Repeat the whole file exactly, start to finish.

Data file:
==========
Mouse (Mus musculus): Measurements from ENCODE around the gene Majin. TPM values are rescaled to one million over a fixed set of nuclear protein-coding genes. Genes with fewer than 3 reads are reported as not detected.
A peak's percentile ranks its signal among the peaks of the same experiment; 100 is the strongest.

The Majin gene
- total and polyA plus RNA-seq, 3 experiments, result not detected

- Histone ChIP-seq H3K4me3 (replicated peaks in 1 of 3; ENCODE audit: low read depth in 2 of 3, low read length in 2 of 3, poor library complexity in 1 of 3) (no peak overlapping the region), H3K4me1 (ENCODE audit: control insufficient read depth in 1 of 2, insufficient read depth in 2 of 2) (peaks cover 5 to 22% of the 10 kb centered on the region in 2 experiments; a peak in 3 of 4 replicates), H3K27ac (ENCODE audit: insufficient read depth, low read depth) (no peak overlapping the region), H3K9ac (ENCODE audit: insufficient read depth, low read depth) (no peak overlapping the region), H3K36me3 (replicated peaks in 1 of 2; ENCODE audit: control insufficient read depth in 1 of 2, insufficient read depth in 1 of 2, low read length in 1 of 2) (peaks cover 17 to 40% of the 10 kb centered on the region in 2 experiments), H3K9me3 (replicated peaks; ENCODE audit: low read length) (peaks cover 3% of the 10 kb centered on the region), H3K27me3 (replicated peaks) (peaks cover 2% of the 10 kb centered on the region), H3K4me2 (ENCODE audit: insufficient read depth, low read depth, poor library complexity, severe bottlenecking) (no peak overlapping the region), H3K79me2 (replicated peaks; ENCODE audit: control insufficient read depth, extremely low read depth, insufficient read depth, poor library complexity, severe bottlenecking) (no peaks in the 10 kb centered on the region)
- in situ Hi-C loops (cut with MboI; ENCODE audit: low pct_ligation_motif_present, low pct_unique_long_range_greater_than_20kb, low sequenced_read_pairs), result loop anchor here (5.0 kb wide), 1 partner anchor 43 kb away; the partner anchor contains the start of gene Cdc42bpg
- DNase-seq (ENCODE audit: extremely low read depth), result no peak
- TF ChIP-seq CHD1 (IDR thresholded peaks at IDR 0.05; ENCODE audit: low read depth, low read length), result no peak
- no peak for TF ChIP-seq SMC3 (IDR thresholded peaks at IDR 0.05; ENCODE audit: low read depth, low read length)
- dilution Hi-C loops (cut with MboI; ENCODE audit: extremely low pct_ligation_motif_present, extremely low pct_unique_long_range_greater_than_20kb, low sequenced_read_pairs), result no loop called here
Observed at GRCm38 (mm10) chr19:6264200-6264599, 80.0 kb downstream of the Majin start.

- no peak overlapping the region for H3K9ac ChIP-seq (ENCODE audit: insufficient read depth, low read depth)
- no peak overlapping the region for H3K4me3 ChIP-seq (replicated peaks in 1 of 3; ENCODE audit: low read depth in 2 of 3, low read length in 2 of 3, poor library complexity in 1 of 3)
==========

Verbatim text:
Mouse (Mus musculus): Measurements from ENCODE around the gene Majin. TPM values are rescaled to one million over a fixed set of nuclear protein-coding genes. Genes with fewer than 3 reads are reported as not detected.
A peak's percentile ranks its signal among the peaks of the same experiment; 100 is the strongest.

The Majin gene
- total and polyA plus RNA-seq, 3 experiments, result not detected

- Histone ChIP-seq H3K4me3 (replicated peaks in 1 of 3; ENCODE audit: low read depth in 2 of 3, low read length in 2 of 3, poor library complexity in 1 of 3) (no peak overlapping the region), H3K4me1 (ENCODE audit: control insufficient read depth in 1 of 2, insufficient read depth in 2 of 2) (peaks cover 5 to 22% of the 10 kb centered on the region in 2 experiments; a peak in 3 of 4 replicates), H3K27ac (ENCODE audit: insufficient read depth, low read depth) (no peak overlapping the region), H3K9ac (ENCODE audit: insufficient read depth, low read depth) (no peak overlapping the region), H3K36me3 (replicated peaks in 1 of 2; ENCODE audit: control insufficient read depth in 1 of 2, insufficient read depth in 1 of 2, low read length in 1 of 2) (peaks cover 17 to 40% of the 10 kb centered on the region in 2 experiments), H3K9me3 (replicated peaks; ENCODE audit: low read length) (peaks cover 3% of the 10 kb centered on the region), H3K27me3 (replicated peaks) (peaks cover 2% of the 10 kb centered on the region), H3K4me2 (ENCODE audit: insufficient read depth, low read depth, poor library complexity, severe bottlenecking) (no peak overlapping the region), H3K79me2 (replicated peaks; ENCODE audit: control insufficient read depth, extremely low read depth, insufficient read depth, poor library complexity, severe bottlenecking) (no peaks in the 10 kb centered on the region)
- in situ Hi-C loops (cut with MboI; ENCODE audit: low pct_ligation_motif_present, low pct_unique_long_range_greater_than_20kb, low sequenced_read_pairs), result loop anchor here (5.0 kb wide), 1 partner anchor 43 kb away; the partner anchor contains the start of gene Cdc42bpg
- DNase-seq (ENCODE audit: extremely low read depth), result no peak
- TF ChIP-seq CHD1 (IDR thresholded peaks at IDR 0.05; ENCODE audit: low read depth, low read length), result no peak
- no peak for TF ChIP-seq SMC3 (IDR thresholded peaks at IDR 0.05; ENCODE audit: low read depth, low read length)
- dilution Hi-C loops (cut with MboI; ENCODE audit: extremely low pct_ligation_motif_present, extremely low pct_unique_long_range_greater_than_20kb, low sequenced_read_pairs), result no loop called here
Observed at GRCm38 (mm10) chr19:6264200-6264599, 80.0 kb downstream of the Majin start.

- no peak overlapping the region for H3K9ac ChIP-seq (ENCODE audit: insufficient read depth, low read depth)
- no peak overlapping the region for H3K4me3 ChIP-seq (replicated peaks in 1 of 3; ENCODE audit: low read depth in 2 of 3, low read length in 2 of 3, poor library complexity in 1 of 3)